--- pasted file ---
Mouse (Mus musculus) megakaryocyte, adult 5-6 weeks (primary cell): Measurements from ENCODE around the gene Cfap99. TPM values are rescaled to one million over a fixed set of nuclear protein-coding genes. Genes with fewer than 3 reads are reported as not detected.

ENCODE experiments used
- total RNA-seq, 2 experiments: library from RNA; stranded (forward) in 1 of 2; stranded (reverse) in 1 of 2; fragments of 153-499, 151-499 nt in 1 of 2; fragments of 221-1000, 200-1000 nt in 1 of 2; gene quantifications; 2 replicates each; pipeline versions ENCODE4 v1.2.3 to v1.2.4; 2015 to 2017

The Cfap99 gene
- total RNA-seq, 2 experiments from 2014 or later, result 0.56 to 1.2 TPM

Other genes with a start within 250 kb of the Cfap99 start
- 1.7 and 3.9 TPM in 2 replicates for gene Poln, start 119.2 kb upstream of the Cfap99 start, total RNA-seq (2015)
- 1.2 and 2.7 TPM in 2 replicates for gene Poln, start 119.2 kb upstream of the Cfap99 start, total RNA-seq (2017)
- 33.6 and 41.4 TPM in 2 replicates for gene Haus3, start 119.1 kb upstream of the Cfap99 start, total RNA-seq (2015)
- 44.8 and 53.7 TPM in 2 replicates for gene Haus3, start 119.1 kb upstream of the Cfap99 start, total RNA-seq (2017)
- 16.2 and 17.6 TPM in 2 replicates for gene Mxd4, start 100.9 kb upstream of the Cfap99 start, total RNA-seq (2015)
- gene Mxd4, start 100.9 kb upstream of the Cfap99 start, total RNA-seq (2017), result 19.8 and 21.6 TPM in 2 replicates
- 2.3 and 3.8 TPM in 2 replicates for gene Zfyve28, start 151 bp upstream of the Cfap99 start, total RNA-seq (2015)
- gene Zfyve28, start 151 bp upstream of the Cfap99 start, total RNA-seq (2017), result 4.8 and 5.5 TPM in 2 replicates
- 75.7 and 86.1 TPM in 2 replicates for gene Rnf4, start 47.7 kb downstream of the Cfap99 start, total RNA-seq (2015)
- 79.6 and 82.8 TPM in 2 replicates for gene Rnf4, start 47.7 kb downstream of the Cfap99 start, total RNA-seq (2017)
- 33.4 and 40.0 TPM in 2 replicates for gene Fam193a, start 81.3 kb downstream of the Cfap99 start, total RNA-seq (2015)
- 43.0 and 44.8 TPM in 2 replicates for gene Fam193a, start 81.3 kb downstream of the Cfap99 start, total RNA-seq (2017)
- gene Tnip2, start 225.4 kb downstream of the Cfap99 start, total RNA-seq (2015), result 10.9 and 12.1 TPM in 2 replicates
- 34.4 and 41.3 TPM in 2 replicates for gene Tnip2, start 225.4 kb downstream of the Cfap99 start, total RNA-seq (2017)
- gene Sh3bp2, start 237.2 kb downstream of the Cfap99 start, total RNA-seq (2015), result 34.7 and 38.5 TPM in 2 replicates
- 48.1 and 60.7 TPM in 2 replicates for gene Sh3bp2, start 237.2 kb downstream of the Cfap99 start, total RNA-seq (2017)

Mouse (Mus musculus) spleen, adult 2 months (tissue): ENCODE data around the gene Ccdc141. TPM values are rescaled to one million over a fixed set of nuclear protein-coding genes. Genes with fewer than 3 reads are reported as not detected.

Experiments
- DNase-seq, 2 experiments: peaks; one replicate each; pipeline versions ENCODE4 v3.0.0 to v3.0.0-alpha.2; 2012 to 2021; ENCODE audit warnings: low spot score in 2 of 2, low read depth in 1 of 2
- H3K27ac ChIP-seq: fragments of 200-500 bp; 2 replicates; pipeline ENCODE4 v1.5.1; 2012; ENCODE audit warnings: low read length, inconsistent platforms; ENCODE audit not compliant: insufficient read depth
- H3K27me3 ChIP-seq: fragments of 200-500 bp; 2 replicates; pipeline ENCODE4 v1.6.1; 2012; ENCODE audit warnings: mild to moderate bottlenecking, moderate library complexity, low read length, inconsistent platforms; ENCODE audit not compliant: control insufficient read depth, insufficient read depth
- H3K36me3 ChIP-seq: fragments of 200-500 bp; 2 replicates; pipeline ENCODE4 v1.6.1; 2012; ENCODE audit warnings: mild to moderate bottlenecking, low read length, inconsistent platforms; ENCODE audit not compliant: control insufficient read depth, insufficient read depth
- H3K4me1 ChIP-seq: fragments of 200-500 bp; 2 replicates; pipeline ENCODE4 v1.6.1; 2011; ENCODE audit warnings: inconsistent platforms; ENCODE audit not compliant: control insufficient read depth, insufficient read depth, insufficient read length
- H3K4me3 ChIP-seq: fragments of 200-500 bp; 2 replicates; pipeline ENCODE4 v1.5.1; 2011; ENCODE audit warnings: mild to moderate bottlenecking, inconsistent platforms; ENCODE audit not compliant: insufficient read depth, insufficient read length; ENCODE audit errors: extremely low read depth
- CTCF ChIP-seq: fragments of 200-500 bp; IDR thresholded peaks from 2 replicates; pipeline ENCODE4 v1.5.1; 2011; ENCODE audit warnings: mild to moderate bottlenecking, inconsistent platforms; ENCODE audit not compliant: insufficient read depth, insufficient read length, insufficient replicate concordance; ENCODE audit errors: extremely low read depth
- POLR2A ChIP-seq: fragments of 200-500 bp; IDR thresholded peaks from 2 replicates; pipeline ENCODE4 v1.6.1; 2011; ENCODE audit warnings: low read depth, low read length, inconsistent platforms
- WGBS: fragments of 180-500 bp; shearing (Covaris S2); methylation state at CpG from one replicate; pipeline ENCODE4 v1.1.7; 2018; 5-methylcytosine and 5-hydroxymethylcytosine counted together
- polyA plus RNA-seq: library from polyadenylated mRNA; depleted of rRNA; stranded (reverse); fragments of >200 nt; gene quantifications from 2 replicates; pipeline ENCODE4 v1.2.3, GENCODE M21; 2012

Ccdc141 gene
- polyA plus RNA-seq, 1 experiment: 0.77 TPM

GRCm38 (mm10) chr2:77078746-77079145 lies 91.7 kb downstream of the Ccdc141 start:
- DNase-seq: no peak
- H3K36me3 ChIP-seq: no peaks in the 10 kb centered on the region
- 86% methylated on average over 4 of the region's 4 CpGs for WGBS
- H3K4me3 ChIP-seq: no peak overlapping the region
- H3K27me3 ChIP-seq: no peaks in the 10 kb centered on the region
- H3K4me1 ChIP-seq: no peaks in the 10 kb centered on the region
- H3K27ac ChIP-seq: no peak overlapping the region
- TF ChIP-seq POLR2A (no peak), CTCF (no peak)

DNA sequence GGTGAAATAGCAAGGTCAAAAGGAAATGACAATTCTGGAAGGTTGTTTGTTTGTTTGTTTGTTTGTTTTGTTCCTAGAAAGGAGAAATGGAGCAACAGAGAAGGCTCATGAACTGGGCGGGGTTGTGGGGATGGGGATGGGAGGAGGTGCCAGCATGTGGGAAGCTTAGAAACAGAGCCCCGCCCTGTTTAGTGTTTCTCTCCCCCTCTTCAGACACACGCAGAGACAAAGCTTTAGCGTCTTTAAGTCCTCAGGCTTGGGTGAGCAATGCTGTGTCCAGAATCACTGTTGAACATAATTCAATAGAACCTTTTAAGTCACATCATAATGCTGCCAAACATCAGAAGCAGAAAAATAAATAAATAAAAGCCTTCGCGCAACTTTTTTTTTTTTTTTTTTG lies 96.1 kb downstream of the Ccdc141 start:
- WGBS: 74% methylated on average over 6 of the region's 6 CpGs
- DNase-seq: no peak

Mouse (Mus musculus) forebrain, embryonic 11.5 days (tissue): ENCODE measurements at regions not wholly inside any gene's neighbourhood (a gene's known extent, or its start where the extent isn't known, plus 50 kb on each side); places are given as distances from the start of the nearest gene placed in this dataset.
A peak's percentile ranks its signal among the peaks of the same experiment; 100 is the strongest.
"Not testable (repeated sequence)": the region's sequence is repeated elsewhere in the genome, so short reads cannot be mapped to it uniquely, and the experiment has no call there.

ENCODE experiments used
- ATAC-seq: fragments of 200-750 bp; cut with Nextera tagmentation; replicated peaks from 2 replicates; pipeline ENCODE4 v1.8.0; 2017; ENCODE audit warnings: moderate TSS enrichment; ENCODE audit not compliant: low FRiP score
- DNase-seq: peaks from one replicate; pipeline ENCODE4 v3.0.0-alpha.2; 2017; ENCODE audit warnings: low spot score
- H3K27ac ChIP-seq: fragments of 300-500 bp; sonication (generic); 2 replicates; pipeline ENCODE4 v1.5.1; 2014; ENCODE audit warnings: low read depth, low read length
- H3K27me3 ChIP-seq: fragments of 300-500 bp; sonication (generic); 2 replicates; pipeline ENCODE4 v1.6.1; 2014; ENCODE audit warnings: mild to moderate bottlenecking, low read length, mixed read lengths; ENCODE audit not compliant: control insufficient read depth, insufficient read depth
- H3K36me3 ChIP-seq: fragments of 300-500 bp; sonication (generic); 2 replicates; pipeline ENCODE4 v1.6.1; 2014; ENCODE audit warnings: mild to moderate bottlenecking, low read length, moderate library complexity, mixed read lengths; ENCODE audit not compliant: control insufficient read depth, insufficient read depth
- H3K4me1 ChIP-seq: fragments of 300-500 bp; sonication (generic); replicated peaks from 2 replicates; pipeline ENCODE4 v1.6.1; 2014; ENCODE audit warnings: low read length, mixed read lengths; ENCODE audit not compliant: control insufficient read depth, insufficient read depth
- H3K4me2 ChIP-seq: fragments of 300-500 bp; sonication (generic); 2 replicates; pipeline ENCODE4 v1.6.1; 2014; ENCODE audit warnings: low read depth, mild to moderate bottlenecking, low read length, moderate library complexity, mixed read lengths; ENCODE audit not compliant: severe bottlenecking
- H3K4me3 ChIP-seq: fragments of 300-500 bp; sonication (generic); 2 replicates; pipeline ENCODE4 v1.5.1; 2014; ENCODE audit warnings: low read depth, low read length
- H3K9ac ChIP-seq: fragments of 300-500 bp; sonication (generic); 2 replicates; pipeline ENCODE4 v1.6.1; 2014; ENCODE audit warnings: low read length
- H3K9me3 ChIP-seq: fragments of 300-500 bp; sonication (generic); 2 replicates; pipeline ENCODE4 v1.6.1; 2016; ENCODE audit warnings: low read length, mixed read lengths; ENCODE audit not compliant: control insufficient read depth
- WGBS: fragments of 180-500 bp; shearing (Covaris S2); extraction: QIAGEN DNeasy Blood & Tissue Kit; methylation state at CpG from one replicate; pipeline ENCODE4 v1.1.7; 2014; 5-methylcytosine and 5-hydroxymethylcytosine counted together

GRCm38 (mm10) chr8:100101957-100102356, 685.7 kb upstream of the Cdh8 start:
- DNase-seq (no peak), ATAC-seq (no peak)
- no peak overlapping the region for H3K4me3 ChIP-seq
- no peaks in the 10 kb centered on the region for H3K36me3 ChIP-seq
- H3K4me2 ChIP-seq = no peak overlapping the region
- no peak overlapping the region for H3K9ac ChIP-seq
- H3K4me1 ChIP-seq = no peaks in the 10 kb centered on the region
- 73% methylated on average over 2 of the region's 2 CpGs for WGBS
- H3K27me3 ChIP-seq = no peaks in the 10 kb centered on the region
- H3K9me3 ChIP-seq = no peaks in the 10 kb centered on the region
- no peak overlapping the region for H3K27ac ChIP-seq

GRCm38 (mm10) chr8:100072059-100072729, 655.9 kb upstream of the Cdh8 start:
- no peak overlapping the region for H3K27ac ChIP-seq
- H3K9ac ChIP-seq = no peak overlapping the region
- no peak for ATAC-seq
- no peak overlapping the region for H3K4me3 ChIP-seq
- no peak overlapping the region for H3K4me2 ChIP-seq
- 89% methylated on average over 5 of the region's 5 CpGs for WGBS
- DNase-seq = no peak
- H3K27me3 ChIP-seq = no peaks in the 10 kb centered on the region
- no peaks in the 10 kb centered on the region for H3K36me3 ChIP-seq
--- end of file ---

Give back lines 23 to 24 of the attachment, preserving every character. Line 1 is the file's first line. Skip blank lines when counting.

Mouse (Mus musculus) spleen, adult 2 months (tissue): ENCODE data around the gene Ccdc141. TPM values are rescaled to one million over a fixed set of nuclear protein-coding genes. Genes with fewer than 3 reads are reported as not detected.

Experiments